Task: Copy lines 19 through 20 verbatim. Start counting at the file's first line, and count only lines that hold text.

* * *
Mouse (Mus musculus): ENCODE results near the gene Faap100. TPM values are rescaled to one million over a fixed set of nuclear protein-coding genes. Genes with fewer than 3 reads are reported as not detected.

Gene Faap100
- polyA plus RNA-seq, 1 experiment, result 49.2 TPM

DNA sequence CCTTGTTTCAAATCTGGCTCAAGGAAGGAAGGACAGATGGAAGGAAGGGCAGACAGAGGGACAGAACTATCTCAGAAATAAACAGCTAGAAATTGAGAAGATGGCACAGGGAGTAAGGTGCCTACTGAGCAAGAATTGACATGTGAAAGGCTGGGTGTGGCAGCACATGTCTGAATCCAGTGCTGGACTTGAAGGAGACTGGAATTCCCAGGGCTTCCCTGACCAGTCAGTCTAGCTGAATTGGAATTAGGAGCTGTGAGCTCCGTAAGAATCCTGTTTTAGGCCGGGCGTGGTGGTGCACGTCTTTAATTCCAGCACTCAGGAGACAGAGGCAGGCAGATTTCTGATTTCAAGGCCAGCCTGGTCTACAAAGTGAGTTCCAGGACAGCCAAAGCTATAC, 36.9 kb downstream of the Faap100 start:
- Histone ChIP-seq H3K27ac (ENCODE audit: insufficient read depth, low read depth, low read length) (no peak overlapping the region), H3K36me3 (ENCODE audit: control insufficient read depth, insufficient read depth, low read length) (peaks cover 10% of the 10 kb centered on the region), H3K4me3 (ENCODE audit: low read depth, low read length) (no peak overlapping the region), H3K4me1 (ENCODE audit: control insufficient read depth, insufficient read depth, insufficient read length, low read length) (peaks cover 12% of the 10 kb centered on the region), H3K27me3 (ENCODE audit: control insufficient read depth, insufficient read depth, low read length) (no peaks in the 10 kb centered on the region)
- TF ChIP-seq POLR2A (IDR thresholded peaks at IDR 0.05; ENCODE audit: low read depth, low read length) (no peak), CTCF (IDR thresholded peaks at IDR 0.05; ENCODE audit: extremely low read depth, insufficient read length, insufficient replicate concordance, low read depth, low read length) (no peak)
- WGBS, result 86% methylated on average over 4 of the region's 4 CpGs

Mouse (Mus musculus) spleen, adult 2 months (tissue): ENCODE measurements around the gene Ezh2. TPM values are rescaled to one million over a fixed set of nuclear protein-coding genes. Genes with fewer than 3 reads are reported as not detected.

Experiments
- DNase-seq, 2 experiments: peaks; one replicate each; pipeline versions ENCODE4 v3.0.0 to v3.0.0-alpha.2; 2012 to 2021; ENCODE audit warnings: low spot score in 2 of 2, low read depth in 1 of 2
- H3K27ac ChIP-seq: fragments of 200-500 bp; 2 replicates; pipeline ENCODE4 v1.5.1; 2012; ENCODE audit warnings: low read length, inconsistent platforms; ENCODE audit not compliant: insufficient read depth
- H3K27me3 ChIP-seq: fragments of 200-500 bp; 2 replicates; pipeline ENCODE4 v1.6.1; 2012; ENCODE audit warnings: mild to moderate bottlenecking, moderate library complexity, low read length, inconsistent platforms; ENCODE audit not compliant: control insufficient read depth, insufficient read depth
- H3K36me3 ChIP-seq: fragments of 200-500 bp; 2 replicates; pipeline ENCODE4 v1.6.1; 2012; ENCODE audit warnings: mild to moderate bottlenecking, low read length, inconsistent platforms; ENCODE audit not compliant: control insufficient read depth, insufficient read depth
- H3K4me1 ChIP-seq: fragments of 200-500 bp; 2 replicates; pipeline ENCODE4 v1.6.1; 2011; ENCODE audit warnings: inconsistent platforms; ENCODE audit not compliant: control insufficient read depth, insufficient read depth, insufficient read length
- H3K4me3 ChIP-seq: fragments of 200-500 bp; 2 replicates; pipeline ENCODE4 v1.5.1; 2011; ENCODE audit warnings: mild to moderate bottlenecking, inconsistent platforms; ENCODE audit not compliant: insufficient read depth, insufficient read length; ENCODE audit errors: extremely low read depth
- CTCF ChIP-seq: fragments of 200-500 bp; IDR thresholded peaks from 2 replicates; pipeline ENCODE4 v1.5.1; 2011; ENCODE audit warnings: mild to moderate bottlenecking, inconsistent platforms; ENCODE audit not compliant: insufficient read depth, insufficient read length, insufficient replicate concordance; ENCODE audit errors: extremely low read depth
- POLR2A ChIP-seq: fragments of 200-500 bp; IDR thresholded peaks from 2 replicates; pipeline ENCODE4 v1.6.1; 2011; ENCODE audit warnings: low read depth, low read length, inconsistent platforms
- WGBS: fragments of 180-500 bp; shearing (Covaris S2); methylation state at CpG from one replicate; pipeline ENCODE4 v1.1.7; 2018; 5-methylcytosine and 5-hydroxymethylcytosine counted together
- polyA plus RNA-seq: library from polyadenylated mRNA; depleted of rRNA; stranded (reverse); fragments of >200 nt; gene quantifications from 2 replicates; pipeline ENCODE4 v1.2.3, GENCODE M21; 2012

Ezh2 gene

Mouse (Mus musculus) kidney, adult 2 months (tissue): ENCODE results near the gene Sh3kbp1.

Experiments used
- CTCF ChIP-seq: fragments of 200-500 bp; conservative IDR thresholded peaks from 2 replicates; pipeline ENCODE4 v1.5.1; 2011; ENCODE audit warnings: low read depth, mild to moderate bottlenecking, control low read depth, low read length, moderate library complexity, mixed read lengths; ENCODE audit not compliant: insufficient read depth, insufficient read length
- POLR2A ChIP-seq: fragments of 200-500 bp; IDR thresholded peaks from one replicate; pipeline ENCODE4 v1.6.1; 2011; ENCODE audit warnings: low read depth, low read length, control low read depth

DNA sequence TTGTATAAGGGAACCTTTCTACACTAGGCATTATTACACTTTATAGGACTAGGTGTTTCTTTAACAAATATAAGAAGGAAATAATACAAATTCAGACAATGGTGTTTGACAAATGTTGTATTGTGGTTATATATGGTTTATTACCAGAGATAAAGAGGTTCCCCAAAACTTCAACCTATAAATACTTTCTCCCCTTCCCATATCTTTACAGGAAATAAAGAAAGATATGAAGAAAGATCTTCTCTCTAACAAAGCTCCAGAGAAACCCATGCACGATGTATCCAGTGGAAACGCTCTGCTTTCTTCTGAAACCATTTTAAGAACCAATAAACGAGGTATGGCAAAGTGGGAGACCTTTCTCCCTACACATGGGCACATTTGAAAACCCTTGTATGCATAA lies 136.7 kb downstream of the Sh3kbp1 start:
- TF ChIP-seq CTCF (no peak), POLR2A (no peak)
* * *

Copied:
- polyA plus RNA-seq: library from polyadenylated mRNA; depleted of rRNA; stranded (reverse); fragments of >200 nt; gene quantifications from 2 replicates; pipeline ENCODE4 v1.2.3, GENCODE M21; 2012

Ezh2 gene